Global Meetings Industry Day celebrates the vital role that meetings play in the economy and in the lives of people around the world. For associations, meetings bring real-time education and training to their members in every state and country. They build connections that often result in career-long alliances. Further, they bring together government and business leaders, help drive the economy and move industries forward.
Critical Role of Face to Face
The role of associations as information brokers and incubators for good ideas is more important than ever. Associations and other nonprofits hold educational programs and meetings throughout the year that are designed to improve the profession or industry they represent.
From large international conferences to small regional ones, association meetings present opportunities for business leaders and government officials to meet with experts in their field and learn the most cutting-edge science, best practices and relevant opinions. This knowledge and experience are critical to help them formulate good policy and industry practices and advance association work.
Meetings Mean Business (MMB), an industry-wide coalition that showcases the value of meetings, reports that annually more than 100 million people visit 10,900 trade shows and 273,000 conferences. Trade shows alone add $33.7 billion to the U.S. economy each year.
While associations do much of our vital work virtually, we could not accomplish all the important work we do without meeting face to face. In fact, our annual meetings, regional meetings, advocacy days and board meetings guide the work we do all year.
Face-to-face meetings and conferences develop connections and important dialogue that cannot be replicated using virtual means alone. While virtual options have vastly improved and enable online meetings across the world, associations find that in-person meetings provide the most value. “No matter how powerful the orchestrated technology platforms become, there is nothing quite as productive and enriching as real face-to-face encounters,” said Elissa Myers, executive director and CEO of Academy for Eating Disorders.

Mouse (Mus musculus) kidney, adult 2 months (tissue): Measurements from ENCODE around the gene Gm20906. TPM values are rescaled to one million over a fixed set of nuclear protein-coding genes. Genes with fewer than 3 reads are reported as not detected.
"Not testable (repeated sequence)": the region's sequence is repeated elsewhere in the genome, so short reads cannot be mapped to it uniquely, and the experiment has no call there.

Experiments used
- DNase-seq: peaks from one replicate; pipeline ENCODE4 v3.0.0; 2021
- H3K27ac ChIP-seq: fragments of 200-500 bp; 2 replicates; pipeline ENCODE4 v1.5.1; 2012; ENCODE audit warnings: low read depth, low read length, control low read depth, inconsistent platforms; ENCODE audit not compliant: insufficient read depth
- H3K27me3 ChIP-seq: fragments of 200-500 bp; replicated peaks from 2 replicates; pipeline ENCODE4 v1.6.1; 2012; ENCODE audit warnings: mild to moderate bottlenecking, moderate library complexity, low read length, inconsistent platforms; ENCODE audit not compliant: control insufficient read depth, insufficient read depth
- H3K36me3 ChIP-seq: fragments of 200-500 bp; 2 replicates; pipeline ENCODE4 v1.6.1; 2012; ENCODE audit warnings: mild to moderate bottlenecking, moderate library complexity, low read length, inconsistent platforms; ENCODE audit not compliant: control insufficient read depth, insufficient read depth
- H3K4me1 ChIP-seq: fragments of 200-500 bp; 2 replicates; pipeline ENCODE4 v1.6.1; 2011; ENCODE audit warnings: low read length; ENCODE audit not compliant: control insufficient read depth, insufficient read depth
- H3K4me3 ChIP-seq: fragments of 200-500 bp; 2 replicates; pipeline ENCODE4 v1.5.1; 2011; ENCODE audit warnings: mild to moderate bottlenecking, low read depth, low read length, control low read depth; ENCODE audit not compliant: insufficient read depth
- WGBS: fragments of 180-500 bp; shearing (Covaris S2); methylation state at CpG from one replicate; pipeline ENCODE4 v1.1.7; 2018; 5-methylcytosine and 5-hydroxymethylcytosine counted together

If not for these in-person gatherings, we would not be as effective in our workforce development initiatives, research projects, professional growth projects, consumer education programs and so much more. The meetings industry generates $325 billion in direct spending and $845 billion in business sales, and supports 5.9 million jobs. Associations know the power of meetings because meetings power us.
Importance of Government Attendees
“Association meetings serve an important function of bringing together members and stakeholders across society focused on specific issues,” said Jason Briefel, executive director of Senior Executives Association. ”The ability of federal agencies and federal employees to attend and participate in these meetings is critical not only for fostering interpersonal interaction and building relationships, but more importantly to ensuring that stakeholder perspectives are incorporated into agency decision-making processes.
“In today’s dynamic and fast-moving economy, association meetings are one of the most effective and efficient ways that stakeholders can come together around issues facing their sector, communities, the country and the world.”
Government employee attendance at meetings has rebounded since inappropriate spending on certain internal federal conferences led to a drastic drop in meeting attendance. Still, the reality of tightening federal budgets and decreased travel approval often leave associations without the critical dialogue that happens at our meetings, which ensures that government works with its partners in the business community.
“Government works best when it is well informed. Association meetings are the most efficient and effective means for government agencies to understand the issues that the private sector faces so that government can better achieve its mission, relative to the private sector,” writes Tom Dobbins, CAE, president of American Composites Manufacturers Association.
In every field and industry, association meetings create opportunities for practitioners to venture outside of their offices, labs and classrooms to learn about the latest in their field, sharpen their skills and make critical connections that will advance their career and field. To create vibrant public-private partnerships and move the economy forward, we need these interactions to continue.
Mary Kate Cunningham, CAE, oversees ASAE’s advocacy efforts on behalf of 44,000 association professional and industry partner members on state and federal policy issues. She previously worked for the House Armed Services Committee. She serves as a member of the Tax Coalition and Truman National Security Project. Cunningham earned the Certified Association Executive designation from ASAE in 2017.